That’s what the writer of John will attempt to do as we embark on this three-month journey through its pages: Allow all our senses to bear witness to the all-powerful, all-graceful, all-merciful, all-forgiving, all-loving presence of Jesus Christ.

Because in your midst – not halfway across the world, or located in another country, or hidden in another state – but right here, right now, is the presence of Jesus Christ. Not locked away in this building, not found only in bread and wine, but made manifest in plants, animals, water, wind, fire, stillness, night sky, falling snow, the ordinary that surrounds us, and of course, made manifest through you.

Jesus Christ, born so long ago in the city of David, was born for you and is made present to the world through you. Every inch, every corner of creation sings forth this presence of God. For Jesus Christ is never far – God incarnate, God born as one of us – is here this day and always.

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December 17, 2017 – “Life”

Today’s text is from Isaiah 55:1-13.


In this season of Advent, we’ve been waiting. We’ve been preparing. We’ve been hopefully expecting the awaited arrival of our Lord and Savior. And for many of us here and across the world, we wait with heavy hearts.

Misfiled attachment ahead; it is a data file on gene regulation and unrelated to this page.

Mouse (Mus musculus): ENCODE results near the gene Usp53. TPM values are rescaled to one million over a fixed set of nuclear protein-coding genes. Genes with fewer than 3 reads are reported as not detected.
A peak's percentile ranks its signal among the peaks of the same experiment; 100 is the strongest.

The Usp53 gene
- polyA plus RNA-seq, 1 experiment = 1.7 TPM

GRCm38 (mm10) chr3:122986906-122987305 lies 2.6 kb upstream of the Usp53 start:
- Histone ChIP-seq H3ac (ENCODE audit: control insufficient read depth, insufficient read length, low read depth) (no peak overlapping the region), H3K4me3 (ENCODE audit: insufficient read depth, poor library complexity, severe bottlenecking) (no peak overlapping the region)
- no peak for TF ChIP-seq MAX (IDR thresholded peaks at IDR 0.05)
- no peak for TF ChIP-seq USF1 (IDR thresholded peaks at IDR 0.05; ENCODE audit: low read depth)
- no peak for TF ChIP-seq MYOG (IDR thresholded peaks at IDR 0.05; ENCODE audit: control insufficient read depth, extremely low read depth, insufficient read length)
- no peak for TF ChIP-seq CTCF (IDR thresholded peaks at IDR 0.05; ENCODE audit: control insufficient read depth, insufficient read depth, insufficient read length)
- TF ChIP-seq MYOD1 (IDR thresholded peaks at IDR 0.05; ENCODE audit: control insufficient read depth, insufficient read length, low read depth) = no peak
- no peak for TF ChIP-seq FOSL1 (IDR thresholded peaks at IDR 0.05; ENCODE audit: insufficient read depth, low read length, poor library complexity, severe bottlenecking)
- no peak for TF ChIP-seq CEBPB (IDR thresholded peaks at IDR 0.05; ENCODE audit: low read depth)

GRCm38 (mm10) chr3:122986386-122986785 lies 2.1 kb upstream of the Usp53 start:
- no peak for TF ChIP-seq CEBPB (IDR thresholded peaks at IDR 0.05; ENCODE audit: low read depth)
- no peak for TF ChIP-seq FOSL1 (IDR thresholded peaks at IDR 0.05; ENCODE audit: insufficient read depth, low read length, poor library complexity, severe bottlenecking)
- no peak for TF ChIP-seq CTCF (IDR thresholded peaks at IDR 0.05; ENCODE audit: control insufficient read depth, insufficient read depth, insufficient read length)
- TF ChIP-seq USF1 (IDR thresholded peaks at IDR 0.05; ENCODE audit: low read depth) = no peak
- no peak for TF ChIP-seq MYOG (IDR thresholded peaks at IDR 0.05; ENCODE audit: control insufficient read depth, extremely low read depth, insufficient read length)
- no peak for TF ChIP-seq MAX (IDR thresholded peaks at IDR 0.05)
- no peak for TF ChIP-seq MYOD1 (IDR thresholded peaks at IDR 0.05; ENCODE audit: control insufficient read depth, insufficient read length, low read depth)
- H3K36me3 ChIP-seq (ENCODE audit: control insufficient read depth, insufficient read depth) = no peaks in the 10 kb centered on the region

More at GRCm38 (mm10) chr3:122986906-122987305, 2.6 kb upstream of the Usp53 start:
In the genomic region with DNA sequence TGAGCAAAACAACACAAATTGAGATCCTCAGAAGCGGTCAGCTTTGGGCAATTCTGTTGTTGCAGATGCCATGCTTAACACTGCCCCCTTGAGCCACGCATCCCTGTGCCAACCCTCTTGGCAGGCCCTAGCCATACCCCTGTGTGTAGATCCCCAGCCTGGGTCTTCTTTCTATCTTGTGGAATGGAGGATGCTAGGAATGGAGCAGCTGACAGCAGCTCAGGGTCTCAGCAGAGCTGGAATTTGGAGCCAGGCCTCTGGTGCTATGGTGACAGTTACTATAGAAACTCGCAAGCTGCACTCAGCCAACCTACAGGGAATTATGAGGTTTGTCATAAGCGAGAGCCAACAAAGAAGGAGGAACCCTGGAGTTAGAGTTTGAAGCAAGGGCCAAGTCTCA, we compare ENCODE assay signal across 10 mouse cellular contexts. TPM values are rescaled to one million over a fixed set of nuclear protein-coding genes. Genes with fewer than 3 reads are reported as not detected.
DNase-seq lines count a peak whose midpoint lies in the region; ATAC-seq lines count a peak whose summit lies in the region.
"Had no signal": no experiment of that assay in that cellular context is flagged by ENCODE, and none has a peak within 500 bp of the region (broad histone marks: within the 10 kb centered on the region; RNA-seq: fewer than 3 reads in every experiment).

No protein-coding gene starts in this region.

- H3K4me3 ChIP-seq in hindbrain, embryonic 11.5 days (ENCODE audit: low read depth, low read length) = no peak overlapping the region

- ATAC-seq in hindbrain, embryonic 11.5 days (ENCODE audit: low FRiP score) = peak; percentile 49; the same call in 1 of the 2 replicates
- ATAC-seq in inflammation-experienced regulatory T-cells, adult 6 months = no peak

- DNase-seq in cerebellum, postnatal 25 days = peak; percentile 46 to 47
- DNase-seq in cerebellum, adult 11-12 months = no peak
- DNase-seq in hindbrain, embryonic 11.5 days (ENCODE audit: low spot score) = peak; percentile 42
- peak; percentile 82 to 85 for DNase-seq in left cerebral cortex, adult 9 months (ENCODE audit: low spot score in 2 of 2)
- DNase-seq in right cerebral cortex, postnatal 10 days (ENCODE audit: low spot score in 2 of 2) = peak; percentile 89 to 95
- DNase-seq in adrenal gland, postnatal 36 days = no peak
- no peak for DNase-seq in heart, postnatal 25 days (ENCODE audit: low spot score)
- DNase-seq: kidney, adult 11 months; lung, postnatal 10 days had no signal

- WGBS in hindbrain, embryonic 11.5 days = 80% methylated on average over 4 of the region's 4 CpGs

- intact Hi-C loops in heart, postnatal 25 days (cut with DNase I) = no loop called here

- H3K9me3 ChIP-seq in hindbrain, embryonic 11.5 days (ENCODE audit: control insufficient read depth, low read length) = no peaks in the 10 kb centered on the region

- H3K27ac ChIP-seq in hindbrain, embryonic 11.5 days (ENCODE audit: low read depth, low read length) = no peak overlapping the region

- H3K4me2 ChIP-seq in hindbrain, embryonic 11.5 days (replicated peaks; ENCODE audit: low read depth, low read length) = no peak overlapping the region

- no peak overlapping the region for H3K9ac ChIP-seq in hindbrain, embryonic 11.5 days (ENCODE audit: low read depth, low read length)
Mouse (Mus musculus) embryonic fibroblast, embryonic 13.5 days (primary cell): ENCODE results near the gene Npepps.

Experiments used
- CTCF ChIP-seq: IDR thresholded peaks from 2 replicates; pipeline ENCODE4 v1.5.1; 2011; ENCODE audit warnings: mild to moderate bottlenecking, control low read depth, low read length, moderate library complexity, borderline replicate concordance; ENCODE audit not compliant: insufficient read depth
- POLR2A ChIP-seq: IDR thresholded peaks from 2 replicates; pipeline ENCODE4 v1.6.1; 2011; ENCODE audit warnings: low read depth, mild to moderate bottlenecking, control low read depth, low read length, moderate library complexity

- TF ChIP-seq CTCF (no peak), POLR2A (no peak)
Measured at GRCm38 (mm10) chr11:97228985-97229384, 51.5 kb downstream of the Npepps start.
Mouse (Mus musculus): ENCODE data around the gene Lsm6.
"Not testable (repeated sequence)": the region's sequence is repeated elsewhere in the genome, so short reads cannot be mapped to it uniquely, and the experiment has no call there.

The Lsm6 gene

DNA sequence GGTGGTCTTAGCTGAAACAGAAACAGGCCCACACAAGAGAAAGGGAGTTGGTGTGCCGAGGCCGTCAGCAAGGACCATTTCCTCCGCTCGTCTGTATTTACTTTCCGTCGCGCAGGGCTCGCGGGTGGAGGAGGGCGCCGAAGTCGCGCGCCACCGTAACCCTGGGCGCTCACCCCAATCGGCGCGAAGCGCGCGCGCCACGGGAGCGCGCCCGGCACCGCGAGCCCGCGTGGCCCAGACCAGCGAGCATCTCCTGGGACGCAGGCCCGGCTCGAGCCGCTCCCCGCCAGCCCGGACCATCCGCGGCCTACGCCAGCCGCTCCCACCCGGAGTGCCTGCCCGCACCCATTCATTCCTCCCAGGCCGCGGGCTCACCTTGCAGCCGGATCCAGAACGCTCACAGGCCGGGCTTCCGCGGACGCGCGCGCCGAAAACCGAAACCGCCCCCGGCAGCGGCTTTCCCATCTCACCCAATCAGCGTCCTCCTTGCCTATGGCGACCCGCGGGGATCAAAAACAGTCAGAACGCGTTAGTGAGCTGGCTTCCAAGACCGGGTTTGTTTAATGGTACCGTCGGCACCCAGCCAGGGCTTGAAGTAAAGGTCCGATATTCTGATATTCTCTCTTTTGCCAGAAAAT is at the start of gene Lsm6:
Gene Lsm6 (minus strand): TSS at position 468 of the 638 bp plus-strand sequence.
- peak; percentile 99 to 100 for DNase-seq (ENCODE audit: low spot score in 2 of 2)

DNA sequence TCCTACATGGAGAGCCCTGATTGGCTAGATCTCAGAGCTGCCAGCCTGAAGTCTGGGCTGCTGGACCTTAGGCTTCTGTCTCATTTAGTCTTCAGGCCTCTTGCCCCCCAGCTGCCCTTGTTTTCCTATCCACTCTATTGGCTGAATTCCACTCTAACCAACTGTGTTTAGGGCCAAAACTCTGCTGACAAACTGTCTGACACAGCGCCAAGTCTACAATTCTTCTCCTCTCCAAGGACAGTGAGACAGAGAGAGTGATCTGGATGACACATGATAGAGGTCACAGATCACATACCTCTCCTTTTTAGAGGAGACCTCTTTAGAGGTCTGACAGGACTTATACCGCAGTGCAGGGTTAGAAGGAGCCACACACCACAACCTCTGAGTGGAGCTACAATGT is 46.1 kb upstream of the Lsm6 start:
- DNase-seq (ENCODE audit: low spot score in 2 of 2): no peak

We wait for a better tomorrow, a new day, a fresh start. We wait for the day when we’re reunited with our loved ones. We wait for something better. This is what the people of Israel were waiting for too. Something better.

We’ve been reading about their exiled lives in the city of Babylon. Far from home, long removed from their traditions – generations have now passed since their exile began. And now they’re receiving an invitation.

They’re hearing this word from God to come home. They’re hearing about buying drink and food without money. This weary and tired people, long lost in exile, hear this surprising word that food and water will be provided free of charge. That this food and drink, this word from God, will provide new life.

It’s quite the invitation to receive. On face value it sounds beyond incredible. Free food? Free water? Listen and live? Exile is over? It almost sounds too good to be true. In this day and age it certainly sounds like a fool’s dream.

We know that everything costs something. Food had to be labored over, cooked, produced. Water had to be pumped from the depths of the earth. You just can’t get these things for free. But in supermarkets they certainly seem easy to come by. Like the Israelites, it’s easy to become satisfied with things that do need feed us spiritually or emotionally.

But then God comes along and offers us an invitation. It’s an invitation that feels foreign and strange. An invitation that invites us to see the miracles of God all around us. An invitation that invites us to let go. An invitation that encourages us to seek life not in earthly treasurers, but heavenly ones.